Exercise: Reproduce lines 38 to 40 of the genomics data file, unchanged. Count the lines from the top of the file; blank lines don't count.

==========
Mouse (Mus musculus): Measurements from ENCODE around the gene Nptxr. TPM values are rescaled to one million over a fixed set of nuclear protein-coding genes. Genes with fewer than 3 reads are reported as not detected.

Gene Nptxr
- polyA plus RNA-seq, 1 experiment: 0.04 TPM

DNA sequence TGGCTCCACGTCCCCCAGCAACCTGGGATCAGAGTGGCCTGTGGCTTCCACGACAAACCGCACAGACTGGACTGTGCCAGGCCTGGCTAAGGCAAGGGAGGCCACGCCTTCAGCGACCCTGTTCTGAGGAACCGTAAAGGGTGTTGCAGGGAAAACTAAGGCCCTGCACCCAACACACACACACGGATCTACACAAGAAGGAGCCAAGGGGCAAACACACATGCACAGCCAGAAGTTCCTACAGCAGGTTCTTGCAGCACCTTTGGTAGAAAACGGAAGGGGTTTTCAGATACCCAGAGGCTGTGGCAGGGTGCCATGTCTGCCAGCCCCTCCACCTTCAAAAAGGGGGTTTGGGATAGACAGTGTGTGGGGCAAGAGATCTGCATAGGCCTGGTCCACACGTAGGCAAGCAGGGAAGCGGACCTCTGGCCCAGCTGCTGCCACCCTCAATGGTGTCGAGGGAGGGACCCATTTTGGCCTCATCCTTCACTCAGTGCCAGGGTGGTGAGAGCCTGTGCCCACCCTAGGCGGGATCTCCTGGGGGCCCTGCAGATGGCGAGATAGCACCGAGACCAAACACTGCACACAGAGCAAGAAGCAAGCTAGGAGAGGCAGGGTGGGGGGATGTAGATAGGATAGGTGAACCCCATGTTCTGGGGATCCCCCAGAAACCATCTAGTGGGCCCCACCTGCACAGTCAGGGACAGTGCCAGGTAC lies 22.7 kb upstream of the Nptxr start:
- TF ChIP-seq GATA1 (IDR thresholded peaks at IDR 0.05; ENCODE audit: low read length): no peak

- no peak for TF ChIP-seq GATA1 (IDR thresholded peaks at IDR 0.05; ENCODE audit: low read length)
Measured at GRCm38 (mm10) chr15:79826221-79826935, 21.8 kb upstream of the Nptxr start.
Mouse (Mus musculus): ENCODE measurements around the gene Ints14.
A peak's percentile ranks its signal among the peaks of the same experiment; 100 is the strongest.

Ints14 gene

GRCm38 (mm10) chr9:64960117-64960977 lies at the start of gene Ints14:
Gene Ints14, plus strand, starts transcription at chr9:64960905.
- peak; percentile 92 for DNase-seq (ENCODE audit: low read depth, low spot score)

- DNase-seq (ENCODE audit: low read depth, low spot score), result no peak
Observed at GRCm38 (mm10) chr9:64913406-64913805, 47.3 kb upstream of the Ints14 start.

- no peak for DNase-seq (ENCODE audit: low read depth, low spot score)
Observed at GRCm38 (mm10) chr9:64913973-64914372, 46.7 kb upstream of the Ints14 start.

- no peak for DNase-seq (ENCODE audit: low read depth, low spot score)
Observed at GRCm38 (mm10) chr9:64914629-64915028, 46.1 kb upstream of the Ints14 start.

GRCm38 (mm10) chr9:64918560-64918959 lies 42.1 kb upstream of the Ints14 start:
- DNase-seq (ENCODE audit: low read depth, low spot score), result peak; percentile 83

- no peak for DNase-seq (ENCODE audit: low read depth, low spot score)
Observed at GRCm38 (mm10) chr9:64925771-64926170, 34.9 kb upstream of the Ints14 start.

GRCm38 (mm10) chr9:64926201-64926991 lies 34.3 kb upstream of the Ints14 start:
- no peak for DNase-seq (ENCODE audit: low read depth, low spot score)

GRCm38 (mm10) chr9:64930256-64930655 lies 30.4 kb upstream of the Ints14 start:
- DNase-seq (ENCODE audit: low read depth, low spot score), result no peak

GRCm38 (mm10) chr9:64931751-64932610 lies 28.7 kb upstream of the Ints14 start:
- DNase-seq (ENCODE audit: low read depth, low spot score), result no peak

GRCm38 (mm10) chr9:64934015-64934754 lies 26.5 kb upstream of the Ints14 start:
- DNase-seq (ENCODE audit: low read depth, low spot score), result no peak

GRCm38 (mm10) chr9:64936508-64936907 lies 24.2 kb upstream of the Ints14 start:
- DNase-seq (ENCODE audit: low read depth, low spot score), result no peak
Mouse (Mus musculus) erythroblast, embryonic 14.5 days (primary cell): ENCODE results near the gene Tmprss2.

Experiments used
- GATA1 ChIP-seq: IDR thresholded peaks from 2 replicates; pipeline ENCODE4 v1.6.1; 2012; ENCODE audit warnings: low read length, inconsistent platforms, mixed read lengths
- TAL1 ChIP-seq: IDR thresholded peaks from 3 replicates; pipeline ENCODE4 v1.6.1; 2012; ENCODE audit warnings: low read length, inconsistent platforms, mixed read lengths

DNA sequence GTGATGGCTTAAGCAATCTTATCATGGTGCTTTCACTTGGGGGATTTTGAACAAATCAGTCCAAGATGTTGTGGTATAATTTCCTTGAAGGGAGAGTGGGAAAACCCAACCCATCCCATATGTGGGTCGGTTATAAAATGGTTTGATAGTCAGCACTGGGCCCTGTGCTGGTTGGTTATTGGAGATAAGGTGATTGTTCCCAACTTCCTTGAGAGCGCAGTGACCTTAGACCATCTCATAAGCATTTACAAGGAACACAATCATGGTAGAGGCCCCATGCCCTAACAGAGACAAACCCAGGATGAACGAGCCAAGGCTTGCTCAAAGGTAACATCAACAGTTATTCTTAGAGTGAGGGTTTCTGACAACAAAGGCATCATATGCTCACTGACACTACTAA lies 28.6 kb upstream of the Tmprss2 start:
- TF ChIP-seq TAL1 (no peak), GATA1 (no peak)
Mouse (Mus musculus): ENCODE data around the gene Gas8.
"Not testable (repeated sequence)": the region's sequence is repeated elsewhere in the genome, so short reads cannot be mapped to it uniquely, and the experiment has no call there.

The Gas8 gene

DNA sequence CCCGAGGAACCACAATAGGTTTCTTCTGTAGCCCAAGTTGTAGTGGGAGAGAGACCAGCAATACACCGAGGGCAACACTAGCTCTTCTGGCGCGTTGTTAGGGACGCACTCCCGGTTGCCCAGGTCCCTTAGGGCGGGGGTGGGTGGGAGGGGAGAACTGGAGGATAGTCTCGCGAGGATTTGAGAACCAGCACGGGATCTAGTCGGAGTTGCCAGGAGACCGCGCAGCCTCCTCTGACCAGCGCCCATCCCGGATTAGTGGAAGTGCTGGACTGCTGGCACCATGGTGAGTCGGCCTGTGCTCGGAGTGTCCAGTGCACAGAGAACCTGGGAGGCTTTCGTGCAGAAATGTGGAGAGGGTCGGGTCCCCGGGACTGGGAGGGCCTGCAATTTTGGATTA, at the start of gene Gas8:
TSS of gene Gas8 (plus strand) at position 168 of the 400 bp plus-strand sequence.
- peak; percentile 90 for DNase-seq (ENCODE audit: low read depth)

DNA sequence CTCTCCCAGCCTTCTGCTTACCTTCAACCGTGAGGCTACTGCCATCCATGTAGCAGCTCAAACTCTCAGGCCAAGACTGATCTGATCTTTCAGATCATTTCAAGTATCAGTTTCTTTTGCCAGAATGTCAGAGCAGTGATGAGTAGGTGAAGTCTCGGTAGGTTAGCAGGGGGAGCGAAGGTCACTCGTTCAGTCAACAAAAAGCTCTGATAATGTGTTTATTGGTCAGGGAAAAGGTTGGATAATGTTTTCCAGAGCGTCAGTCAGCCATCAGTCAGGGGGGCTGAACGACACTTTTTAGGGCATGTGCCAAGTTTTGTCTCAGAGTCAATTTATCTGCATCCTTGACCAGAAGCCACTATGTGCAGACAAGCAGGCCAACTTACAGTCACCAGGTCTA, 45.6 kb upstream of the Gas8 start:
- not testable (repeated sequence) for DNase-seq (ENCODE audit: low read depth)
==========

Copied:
DNA sequence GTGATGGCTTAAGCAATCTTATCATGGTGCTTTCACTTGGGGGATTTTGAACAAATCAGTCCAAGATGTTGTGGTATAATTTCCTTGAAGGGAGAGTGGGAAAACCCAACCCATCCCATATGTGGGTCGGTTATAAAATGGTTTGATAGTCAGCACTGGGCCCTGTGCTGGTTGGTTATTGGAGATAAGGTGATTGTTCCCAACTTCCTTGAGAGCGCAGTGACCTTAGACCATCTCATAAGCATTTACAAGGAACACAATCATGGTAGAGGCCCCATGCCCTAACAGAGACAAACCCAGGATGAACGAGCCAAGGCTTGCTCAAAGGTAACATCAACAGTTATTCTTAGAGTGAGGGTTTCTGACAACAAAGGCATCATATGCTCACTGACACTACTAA lies 28.6 kb upstream of the Tmprss2 start:
- TF ChIP-seq TAL1 (no peak), GATA1 (no peak)
Mouse (Mus musculus): ENCODE data around the gene Gas8.